Do you like alternative neo-pagan psychedelic folk punk rock? Well your about to, because today we have one of the weirdest and most wonderful artists I’ve ever been cursed to discover: Julian Cope. Get ready for some label drama, norse myth, and polemics against cars.
If that name sounds familiar, and you’re really into post-punk, it might be because Cope was a founding member of post-punk and neo-psychedelia outfit The Teardrop Explodes, who had a few minor radio hits in Britain. Julian Cope would later say of this band “Would you go back to having your mother change your diapers?” indicating both his sense of artistic evolution and his…. the most diplomatic way I can put it is ‘unique personal character.’
Julian Cope dresses like a BDSM Viking pirate, swears like a Viking pirate, and more or less acts like a Viking pirate would. It’s a very niche and well established brand. Ordinarily I wouldn’t call this obvious attention-seeking from celebrities’ “campy” but in Cope’s case I feel confident this isn’t a publicity stunt. His music is trying to be serious and failing; Cope is camp in its purist form. I say this because his personal eccentricities are reflected in his music in a way that feels genuine, rather than gimmicky. His primary musical touchstone is European folk music, which he blends with trippy effects and heavy guitar tunings into a unique, but not altogether unapproachable style. His music, despite his look, is pretty accessible and mainstream, if you ignore the personality pervading it. A good comparison point would be legendary hippie group, the 13th Floor Elevators, or the less prominent but no less influential Legendary Pink Dots, both of whom share his slightly manic, but focused creative energy.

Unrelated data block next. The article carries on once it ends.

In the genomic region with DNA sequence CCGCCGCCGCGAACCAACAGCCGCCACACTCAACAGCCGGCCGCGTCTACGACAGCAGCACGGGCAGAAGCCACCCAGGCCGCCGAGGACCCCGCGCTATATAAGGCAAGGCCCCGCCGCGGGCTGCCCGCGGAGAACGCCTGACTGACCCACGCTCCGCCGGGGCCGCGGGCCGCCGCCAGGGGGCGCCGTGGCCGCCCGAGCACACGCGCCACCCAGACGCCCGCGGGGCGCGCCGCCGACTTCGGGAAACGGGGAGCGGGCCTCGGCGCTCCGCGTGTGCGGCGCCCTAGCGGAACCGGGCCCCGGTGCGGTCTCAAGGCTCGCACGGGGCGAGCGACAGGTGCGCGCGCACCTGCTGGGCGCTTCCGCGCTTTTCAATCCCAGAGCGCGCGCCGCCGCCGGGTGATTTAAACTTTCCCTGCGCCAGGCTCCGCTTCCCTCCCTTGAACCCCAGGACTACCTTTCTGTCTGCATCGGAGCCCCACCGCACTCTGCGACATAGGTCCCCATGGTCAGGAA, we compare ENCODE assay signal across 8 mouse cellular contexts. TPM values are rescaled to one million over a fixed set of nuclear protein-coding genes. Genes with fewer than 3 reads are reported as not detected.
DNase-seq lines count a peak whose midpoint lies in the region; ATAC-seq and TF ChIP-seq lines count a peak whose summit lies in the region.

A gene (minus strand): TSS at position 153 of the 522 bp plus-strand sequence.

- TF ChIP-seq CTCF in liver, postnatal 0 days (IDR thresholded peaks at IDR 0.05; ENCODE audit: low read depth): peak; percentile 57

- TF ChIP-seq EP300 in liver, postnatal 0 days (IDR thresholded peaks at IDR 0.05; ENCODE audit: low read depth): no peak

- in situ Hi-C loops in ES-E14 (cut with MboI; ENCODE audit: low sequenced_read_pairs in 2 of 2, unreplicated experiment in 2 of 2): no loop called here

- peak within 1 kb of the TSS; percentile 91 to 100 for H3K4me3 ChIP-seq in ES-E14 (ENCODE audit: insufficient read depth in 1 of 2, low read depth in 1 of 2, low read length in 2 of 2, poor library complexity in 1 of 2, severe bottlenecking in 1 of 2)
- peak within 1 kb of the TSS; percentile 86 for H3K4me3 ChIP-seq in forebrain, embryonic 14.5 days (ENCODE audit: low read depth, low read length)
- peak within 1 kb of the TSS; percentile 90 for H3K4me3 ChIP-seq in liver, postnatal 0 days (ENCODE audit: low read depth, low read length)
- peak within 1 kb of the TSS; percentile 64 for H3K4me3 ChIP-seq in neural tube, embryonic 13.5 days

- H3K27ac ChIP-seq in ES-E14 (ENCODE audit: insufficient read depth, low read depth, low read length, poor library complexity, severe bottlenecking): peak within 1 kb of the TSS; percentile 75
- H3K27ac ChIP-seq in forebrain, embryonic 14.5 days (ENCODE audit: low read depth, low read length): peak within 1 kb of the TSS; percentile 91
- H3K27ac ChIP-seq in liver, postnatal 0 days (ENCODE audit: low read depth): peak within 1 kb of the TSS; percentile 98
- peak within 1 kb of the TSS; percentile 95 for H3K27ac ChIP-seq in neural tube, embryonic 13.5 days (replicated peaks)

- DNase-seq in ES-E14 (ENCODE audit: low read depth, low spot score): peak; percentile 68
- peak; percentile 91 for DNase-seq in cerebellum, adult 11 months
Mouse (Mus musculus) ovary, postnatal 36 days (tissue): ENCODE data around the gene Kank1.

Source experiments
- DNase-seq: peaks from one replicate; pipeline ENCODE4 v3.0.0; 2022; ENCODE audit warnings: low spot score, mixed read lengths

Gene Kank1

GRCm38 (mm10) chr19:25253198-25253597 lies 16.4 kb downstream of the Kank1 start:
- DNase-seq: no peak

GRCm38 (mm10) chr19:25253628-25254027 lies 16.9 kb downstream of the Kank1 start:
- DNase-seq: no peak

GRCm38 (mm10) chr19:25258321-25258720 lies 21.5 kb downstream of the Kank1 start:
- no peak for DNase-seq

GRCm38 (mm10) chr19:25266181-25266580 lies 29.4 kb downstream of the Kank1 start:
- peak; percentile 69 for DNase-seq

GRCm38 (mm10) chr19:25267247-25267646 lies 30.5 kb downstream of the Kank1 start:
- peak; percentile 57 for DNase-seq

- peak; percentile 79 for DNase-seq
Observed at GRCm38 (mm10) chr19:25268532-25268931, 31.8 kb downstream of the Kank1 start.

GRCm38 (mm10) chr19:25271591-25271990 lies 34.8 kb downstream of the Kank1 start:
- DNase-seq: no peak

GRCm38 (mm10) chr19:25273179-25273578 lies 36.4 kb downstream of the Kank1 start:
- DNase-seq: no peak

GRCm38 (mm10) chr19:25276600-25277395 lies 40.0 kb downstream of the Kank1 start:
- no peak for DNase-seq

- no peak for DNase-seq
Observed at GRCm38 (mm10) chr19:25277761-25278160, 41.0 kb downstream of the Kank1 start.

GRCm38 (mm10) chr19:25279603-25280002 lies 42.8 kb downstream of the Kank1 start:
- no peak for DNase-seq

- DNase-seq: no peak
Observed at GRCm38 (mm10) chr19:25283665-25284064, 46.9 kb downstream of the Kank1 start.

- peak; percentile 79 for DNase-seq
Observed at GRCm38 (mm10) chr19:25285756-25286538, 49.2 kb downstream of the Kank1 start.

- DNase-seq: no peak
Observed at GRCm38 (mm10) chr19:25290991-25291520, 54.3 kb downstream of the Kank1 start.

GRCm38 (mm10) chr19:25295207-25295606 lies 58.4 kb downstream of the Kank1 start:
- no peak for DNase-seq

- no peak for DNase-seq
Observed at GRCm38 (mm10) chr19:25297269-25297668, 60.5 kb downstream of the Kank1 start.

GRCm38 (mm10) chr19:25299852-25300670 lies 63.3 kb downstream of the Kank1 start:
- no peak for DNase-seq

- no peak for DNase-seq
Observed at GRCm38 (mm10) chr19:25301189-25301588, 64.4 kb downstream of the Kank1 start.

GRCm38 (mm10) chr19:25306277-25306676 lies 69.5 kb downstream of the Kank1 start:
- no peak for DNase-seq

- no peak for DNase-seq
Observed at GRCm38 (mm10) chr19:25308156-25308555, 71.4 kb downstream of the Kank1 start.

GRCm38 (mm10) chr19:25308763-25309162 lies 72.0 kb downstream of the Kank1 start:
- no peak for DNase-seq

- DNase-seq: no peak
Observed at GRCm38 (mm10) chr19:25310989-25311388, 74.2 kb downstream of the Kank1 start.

Beyond the rather mainstream, but immaculately constructed outsider folk, Cope’s most identifiable feature is his lyrics. The topical choices are strange, as you’ve no doubt guessed, but what makes his lyrics unique is the fact they’re somehow grounded and emotionally compelling. I know I said earlier that Cope failed to be serious, and that is true, but in his ridiculous access, he writes some heartfelt music about well-worn topics.
His take on the classic bad romance banger with “Pristine,” is a good example. Usually, these songs emphasize big emotional swings, Hot and Cold relationships where you’re either in pure bliss or pure agony. Cope takes a novel approach by blending the two in one anecdote, asking “How much does it take to go down on someone that you hate?” which is a question that will haunt me to my grave. Cope is very good at these kinds of lyrics, one liners that make you look at a situation in a new light, usually from a very off-putting or alienating perspective. His masterpiece album, “Jehovakill,” opens with the line “Living in the middle of your soul desert,” which is both fantastical and grounded in real emotion. It’s a unique trick, and one that makes Cope an engaging artist.
Usually when I review music this niche or unusual, I add a caveat to the effect of “This won’t be for everyone,” but with Julian Cope I actually feel confident in recommending him to a general audience. Even if this isn’t your genre (lord knows it’s not mine), Cope is worth your time. His major label work from the early 90s is where I’d start, they’ll also be the easiest albums to find on streaming. Happy listening!